Our clients have shown us time and time again that leaving their eating disorder behind doesn’t mean leaving the life they want behind. 

#morethanmybody #EDrecovery #eatingdisorderrecovery #lifewithouted #mentalhealth #therapy #edtherapist #recoveryispossible
One area that is less talked about when recovering from an eating disorder, is the importance of sleep. It improves the ability to make logical decisions, learn, memorise, strengthen our immune system, supports a healthy gut microbiome and regulates hormones important for our hunger/fullness cues. Unfortunately, getting a good night’s rest can be incredibly difficult for those with an eating disorder and insomnia is quite common.

Even if you regularly sleep under 8-9 hours per day and don’t often feel tired, there are many underlying physiological mechanisms that are being disrupted. When we don’t get enough sleep, our body doesn’t get the chance to regulate and reset itself for the next day, essential for those undergoing recovery.

Here are some ideas that will help with improving sleep:
1. Avoid the temptation to nap in the late afternoon/evening, and if you do nap, limit the time to a max of 20 minutes.
2. Pick a bedtime and set an alarm to remind you it’s time to prepare for bed.
3. Take time before bed for self-care (that excludes screens); take a bath, use a face mask, listen to some calming music, read or meditate.
4. Place your screens as far away from your bed if possible and avoid using your phone as your alarm. 
5. If you struggle to fall asleep try some breathing techniques.
6. If you do wake up during the night, avoid all screens, don’t check the time.

If the voice in your head is causing you to stay up, it’s not a good idea to stay in bed as this can lead to listening and believing in those negative thoughts. Distract yourself with calming activities and keep repeating until you fall back to sleep. 

Sleep is very important in your recovery and by making it more of a priority, it will help your brain function and focus during the day.

#EDrecovery #eatingdisorderrecovery #lifewithouted #mentalhealth #therapy #ed #edtherapist #intuitiveeating #mindfuleating #socialjustice #recoveryispossible #sleep #sleepwell #sleepbetter #sleepsupport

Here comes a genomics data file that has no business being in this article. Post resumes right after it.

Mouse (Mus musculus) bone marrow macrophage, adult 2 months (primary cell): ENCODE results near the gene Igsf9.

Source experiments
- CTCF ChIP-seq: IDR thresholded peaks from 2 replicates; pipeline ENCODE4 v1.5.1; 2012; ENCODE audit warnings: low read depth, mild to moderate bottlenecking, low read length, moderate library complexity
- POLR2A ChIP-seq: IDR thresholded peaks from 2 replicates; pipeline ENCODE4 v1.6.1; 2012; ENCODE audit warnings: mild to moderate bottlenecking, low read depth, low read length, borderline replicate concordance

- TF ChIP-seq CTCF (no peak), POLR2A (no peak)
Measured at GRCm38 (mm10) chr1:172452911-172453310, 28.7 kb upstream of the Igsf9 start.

#4
“One other thing that has also stuck with me is the relationship we have with our bodies. 
I remember saying “oh my gosh my body is starting to trust me again!” 
And Kate Gough said to me “but trust is a two-way street, and I think I can sense that you are beginning to trust your body right back”
I now have a trust in my body and mind that I never thought I would have, and I trust that it will know exactly what to do with the fuel and energy that I give it."

#morethanmybody #EDrecovery #eatingdisorderrecovery #lifewithouted #mentalhealth #therapy #edtherapist #recoveryispossible #CBT #cognitivebehaviouraltherapy
#3
"There is a saying that our bodies are merely vessels that carry our souls through life. I like to now think of food as the fuel that we need to power those vessels. Food shouldn’t be feared.
While food is fuel, it can also be fuel for your mind, bring happiness, and bring people together."

#morethanmybody #EDrecovery #eatingdisorderrecovery #lifewithouted #mentalhealth #therapy #edtherapist #recoveryispossible #CBT #cognitivebehaviouraltherapy
CFIH is also excited to announce that Renee Curran has joined the CFIH team in 2021. We are excited to share that Renee will be consulting across both the Sunshine Coast and Kelvin Grove clinics.

Renee is an experienced Accredited Practising Dietitian who firmly believes recovery is possible for everybody. Renee's compassionate and non-judgemental approach allows clients to feel safe and supported throughout their recovery journey.

Welcome to the CFIH community, Renee!

#nondietdietitian #EDtherapist #HAES #EDdietitian #eatingdisorderdietitian
CFIH is thrilled to announce that Rebecca Haubner has joined the CFIH team in 2021.

Rebecca is a registered psychologist who completed her postgraduate training in Clinical Psychology at Griffith University. 

Rebecca aims to provide a warm, compassionate, and client-centred approach to therapy, utilising evidence-based interventions to support her clients in understanding the challenges they are facing and moving toward their therapy goals. Rebecca is passionate about empowering her clients to feel safe and supported in learning to draw on their existing strengths to make meaningful, sustainable changes toward enhanced well-being, and in learning how to cultivate a kinder, more compassionate relationship with themselves.

Rebecca has commenced consulting at our Kelvin Grove clinic from Monday through Friday. Please join us in welcoming Rebecca to the CFIH community.

#EDtherapist #clinicalpsychologist #eatingdisorderrecovery #eatingdisorderhelp